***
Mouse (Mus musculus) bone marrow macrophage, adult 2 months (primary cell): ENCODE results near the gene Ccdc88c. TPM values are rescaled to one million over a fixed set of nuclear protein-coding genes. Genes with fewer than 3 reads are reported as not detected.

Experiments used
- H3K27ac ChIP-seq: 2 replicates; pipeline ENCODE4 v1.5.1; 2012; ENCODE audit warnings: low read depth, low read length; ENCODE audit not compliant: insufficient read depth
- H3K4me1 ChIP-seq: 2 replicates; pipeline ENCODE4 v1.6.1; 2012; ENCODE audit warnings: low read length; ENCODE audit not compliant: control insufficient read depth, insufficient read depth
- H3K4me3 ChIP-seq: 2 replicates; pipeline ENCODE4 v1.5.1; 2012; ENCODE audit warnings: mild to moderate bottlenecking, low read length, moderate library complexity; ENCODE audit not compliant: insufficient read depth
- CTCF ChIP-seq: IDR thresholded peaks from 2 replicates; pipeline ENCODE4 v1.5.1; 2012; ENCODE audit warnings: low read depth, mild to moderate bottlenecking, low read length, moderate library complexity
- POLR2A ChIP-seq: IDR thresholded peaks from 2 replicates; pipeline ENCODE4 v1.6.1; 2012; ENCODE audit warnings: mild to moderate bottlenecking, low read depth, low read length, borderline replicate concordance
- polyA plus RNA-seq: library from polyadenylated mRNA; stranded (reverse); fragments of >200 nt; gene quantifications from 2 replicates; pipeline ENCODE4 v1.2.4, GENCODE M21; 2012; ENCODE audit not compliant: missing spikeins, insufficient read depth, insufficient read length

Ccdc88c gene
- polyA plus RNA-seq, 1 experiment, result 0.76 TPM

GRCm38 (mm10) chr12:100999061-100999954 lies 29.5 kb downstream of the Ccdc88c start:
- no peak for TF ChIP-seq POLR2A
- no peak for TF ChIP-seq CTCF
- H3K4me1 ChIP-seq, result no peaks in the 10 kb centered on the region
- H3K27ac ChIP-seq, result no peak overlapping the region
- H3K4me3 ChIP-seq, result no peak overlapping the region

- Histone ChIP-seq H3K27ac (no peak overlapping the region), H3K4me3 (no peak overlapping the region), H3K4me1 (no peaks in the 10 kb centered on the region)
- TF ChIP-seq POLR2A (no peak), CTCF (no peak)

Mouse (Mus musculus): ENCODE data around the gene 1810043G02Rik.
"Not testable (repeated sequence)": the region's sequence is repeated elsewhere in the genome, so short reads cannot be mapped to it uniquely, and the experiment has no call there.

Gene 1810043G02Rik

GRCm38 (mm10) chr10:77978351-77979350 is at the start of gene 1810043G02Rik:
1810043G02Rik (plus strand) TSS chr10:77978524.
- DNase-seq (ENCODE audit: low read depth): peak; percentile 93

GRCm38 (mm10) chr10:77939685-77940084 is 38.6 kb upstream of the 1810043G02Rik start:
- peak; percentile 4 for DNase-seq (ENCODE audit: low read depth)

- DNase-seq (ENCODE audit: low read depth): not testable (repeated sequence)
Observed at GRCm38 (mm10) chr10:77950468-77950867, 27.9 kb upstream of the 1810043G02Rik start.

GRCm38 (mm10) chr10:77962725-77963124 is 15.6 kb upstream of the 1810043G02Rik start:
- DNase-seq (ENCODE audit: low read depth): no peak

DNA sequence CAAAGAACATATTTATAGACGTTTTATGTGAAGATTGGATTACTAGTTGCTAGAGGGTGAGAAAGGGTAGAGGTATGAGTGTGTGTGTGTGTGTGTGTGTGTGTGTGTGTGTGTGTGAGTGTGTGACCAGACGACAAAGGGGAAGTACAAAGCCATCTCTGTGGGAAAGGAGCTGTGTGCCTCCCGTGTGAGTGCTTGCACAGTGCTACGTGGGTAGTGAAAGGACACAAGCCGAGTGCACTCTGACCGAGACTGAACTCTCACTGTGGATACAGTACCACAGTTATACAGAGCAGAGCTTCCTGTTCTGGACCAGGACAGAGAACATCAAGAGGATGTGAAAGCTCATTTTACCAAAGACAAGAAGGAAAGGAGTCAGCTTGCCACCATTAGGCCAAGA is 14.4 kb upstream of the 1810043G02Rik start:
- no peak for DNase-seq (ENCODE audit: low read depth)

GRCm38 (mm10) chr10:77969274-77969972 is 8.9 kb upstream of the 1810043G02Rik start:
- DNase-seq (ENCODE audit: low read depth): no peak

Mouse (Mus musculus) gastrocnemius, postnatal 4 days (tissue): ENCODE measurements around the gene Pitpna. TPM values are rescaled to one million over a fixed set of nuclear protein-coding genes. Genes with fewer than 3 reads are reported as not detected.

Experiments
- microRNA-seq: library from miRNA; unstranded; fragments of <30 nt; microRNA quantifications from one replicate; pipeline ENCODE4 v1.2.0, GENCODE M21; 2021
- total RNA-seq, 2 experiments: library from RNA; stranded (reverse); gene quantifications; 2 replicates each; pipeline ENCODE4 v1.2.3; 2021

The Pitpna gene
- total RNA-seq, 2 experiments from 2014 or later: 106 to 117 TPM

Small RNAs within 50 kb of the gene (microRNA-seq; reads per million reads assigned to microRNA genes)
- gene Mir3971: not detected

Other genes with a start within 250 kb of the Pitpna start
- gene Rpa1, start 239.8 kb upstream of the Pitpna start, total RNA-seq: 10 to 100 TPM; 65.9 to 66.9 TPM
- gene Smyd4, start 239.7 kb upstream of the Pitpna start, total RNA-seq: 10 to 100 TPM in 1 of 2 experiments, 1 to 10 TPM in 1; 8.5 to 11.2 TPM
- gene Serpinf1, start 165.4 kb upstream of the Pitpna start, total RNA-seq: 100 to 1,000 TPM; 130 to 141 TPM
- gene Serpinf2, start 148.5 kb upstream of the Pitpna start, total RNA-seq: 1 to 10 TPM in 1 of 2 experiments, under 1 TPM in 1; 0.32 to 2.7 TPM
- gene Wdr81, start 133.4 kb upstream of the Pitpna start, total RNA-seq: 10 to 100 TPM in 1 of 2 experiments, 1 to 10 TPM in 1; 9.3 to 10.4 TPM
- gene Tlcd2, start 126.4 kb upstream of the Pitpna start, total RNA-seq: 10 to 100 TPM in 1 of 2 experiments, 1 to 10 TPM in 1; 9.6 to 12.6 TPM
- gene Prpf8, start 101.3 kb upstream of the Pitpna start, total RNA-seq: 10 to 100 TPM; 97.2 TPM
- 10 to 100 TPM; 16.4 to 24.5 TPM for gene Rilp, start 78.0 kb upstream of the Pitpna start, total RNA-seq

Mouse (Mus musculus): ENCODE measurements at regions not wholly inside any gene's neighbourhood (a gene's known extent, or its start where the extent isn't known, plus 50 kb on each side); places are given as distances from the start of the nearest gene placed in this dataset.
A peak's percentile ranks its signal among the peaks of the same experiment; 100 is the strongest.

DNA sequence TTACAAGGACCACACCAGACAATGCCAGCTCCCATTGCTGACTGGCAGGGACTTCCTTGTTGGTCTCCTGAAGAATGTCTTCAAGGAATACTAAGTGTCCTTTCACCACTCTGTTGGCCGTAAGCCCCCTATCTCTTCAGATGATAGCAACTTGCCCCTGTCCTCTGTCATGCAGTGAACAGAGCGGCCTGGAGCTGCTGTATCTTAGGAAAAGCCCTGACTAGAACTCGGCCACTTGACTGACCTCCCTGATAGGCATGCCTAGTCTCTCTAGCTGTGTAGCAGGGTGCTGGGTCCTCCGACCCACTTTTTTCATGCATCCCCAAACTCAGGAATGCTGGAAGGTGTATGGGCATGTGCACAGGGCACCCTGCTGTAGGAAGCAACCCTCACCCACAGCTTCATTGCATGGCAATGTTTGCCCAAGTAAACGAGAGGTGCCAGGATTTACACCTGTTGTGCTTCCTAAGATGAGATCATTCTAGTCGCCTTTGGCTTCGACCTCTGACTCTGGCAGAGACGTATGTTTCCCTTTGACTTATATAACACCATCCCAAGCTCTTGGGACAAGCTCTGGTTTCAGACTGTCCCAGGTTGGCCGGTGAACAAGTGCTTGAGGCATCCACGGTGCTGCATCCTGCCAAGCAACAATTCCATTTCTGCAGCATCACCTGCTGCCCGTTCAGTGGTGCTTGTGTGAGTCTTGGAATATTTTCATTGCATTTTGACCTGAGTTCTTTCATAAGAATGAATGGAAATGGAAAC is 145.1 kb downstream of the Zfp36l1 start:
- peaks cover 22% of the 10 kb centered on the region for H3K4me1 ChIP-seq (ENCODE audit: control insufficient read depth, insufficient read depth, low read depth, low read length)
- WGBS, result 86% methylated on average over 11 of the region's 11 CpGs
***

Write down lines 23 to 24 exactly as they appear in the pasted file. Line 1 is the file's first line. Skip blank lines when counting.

1810043G02Rik (plus strand) TSS chr10:77978524.
- DNase-seq (ENCODE audit: low read depth): peak; percentile 93